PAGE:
Asteraceae (Sunflower family)
Picture Above: Dandelions
Dandelions are native to Europe but have established themselves around the world. They thrive in moist sites: meadows, lawns, pastures, and most likely in your own garden. It is a perennial herb whose leaves grow in clusters around the root crown and whose long tap roots exude a milky juice.
The dandelion is both a food and a medicine. Its leaves contain a number of nutrients including: iron, zinc, boron, calcium, silicon, and is especially high in potassium. It is also high in vitamins A, B complex, C, and D.
As a food you can add young dandelion leaves to salads, to stir fries, or pasta dishes. It is best to pick the leaves from crowns that have not yet flowered because once the plant flowers the leaves become tougher and more bitter, though you can still eat them if you choose. The root can be dried and then used as a coffee substitute. The flowers have traditionally been used to make wine.
As a medicine the dandelion plant has proved to be one of the safest and best diuretics because, unlike conventional diuretics, it is extremely rich in potassium so that it replaces what the body loses through water elimination. Dandelion is used as a liver and kidney tonic, a digestive stimulant, and is considered a remedy for high blood pressure. The latex contained in the leaves and stalks is used to remove corns.
Every part of the plant is safe to use.
Identifying dandelions in your yard or in wild areas:
Dandelions are not difficult to find and most people know them by sight already. However, if you want to be sure you are collecting the true dandelion, you need to become familiar with its imposters. In the picture above there are 4 leaves. The first one is from a plant often mistaken for dandelion which is why it is commonly referred to as “false dandelion”. The next 2 are both true dandelion leaves. The last one I have yet to identify but it grows everywhere the dandelion does in my garden. Let’s go over the identifying qualities of the dandelion.
Identifying factors of a true dandelion:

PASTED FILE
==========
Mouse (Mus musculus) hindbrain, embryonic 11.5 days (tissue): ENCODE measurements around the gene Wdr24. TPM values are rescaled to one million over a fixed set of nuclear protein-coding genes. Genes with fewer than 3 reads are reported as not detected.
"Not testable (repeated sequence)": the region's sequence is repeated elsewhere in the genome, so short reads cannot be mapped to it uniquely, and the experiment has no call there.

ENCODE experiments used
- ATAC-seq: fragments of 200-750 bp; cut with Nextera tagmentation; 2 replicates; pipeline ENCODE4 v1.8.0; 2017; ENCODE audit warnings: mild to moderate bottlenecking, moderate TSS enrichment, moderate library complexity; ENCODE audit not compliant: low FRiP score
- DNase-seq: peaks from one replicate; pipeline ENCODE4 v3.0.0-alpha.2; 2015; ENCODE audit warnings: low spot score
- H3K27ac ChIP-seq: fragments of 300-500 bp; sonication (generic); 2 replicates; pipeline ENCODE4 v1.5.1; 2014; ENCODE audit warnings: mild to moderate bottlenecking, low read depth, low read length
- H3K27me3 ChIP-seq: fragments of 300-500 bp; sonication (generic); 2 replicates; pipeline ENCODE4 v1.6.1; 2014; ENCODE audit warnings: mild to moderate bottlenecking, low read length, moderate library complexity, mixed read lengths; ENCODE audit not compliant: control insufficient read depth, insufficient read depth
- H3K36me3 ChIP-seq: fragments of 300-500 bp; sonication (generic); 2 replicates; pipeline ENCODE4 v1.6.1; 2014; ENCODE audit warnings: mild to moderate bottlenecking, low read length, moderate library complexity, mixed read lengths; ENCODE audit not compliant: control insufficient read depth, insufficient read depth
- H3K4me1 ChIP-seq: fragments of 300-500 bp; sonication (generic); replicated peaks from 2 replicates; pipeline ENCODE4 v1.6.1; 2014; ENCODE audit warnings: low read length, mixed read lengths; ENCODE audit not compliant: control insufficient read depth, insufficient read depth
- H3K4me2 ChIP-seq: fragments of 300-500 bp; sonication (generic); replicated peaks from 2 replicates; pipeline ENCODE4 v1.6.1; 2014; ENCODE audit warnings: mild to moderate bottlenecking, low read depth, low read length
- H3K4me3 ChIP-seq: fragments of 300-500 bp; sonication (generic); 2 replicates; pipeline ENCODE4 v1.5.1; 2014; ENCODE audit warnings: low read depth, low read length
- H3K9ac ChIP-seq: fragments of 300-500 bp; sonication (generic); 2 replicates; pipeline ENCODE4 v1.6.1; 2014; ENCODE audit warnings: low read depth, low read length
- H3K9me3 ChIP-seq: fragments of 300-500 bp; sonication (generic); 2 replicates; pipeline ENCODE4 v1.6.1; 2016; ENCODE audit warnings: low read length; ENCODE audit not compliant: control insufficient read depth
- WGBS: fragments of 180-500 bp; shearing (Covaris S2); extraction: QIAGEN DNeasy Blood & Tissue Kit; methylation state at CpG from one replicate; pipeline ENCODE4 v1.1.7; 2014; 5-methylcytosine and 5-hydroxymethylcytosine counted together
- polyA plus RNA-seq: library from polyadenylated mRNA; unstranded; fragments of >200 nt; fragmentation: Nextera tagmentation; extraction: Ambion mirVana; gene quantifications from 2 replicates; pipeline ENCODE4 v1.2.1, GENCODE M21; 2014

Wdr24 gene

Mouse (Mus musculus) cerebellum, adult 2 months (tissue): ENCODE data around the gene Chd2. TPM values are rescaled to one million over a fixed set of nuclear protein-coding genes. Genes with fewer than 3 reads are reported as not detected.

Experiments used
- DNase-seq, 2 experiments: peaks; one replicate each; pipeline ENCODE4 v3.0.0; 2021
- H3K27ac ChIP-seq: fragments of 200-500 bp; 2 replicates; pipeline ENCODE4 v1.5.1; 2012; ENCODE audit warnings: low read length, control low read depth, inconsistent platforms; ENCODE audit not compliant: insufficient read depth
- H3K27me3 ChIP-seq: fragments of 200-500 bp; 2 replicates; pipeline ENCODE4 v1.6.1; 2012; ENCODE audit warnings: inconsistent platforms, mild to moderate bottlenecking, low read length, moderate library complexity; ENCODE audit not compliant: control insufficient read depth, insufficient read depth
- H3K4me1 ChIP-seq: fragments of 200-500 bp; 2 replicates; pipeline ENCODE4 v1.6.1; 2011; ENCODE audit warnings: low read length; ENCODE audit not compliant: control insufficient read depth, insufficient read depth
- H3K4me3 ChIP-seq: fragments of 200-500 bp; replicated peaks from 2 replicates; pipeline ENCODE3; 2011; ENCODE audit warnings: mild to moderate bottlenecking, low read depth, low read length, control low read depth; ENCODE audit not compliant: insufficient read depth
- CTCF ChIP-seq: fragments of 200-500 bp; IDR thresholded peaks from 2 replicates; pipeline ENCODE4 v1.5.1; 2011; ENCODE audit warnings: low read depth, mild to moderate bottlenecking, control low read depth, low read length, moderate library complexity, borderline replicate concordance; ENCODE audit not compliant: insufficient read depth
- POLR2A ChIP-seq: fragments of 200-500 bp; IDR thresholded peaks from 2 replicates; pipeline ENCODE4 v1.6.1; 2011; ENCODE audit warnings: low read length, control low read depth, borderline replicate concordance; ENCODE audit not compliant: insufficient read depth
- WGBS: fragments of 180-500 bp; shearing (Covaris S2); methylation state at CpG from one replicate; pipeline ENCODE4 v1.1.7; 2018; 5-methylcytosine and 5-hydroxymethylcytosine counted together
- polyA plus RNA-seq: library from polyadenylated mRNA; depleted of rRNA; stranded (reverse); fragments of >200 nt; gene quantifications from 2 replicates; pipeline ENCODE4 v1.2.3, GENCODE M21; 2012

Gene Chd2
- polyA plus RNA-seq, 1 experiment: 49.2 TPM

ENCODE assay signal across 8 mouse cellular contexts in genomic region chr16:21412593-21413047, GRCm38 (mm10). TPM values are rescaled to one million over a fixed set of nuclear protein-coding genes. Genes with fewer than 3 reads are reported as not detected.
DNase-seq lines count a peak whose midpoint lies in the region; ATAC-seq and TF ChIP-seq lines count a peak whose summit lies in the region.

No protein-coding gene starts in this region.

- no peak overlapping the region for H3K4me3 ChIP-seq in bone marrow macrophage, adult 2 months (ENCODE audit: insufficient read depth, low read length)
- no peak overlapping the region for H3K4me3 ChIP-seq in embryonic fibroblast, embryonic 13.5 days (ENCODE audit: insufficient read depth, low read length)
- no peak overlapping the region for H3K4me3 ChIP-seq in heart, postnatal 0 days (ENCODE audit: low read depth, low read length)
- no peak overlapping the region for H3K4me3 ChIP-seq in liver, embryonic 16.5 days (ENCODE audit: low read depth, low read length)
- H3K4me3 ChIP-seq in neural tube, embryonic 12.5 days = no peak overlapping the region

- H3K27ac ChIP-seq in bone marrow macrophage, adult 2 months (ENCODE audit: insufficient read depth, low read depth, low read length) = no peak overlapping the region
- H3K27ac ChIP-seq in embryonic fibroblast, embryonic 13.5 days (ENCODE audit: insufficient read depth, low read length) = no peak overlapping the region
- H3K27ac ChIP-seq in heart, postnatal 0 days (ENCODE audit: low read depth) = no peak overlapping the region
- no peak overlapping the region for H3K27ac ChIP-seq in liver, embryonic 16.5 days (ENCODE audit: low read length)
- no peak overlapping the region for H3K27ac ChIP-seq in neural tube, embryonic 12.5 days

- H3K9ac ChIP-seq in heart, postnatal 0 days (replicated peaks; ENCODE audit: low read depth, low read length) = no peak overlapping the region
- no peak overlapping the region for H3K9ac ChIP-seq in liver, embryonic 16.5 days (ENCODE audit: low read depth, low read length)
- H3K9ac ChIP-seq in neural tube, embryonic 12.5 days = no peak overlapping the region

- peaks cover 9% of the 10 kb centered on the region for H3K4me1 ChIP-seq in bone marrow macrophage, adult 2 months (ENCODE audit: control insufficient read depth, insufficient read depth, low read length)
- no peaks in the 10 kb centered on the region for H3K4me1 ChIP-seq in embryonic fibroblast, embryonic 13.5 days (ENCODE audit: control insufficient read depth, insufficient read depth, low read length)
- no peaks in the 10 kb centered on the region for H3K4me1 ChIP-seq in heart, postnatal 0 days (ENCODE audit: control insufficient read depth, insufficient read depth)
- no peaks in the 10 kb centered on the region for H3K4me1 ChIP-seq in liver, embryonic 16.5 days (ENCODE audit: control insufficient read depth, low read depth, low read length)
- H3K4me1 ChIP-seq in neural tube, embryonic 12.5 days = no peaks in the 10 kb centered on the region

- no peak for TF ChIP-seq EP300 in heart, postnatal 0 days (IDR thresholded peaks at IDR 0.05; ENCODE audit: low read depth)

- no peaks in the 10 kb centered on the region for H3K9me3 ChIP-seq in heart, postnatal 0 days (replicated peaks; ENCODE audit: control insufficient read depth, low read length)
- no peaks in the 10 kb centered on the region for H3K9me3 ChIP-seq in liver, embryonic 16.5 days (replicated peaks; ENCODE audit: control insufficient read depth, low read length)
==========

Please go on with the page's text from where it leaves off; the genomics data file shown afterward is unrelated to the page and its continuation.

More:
The leaves are oblong with a jagged edge. (Think “toothy”)
The leaves grow in a rosette close to the ground.
The stems of the flowers are hollow.
There is only one flower per stem.
The leaves are smooth to the touch.
1. closed dandelion bud 2. opening dandelion bud 3. false dandelion semi-open bud 4. false dandelion bud 5. false dandelion bud
Picture Above: False dandelions
False dandelions grow just as prolifically in most people’s gardens and are easily confused for them if you don’t know a couple of ways to differentiate them from the real thing.
Identifying factors of Spotted catsear (false dandelion):
The leaves are oblong and don’t have a jagged edge.
The stems of the flowers are thin and solid.
The flowers and flower buds are small.
The leaves are prickly both on top and on the underside.
Once you observe the differences between the two you will have no trouble telling them apart. The two most immediately discernable differences are the fuzziness of the leaves of the imposter- true dandelions do not have prickly, fuzzy, or spiny leaves, and the stem of the flower- the true dandelion has a thick hollow stem and its imposter has a thin solid one.
You don’t need to worry about accidentally picking the wrong one to put in your food because although there are some toxic members of the Asteraceae family, all of the dandelion look-alikes in the family are completely harmless.
You can pick the leaves to eat fresh or you can dry them for later use. All parts of the plant are bitter, though the bitterness is much less pronounced in the young leaves. I have eaten them in pasta and I can say that they are bitter but paired with the rich cheese sauce I used the slight bitterness was counteracted nicely.
Dandelions, in most climates, bloom for about nine months out of the year. The best time to harvest young leaves is either in the spring or the fall. The roots can be cut and dried for later use as well.
It is amazing how a plant we have come to regard as an enemy of our yard can be such a boon to our health and well being. Instead of cursing yours or using poison to get rid of them, how about harvesting them to dry for year round use and why not consider making wine with them? This little weed packs a powerful nutritional punch and is worth putting back on our list of revered plants. I don’t generally prefer bitter greens but I have to admit that after doing a bunch of reading about dandelions I feel I have wasted a great deal of time not treating my body to such an easy source of vitamins and minerals. I am teaching my palate some new tricks and I entreat you to join me in the adventure!
Reference Material for this article:
“Weeds Of The West” edited by Tom D. Whitsun
“National Geographic Desk Reference to Nature’s Medicine” by Stephen Foster and Rebecca L. Johnson
“The Complete Herb Book” by Jekka McVicar
“Rosemary Gladstar’s Herbal Recipes for Vibrant Health” by Rosemary Gladstar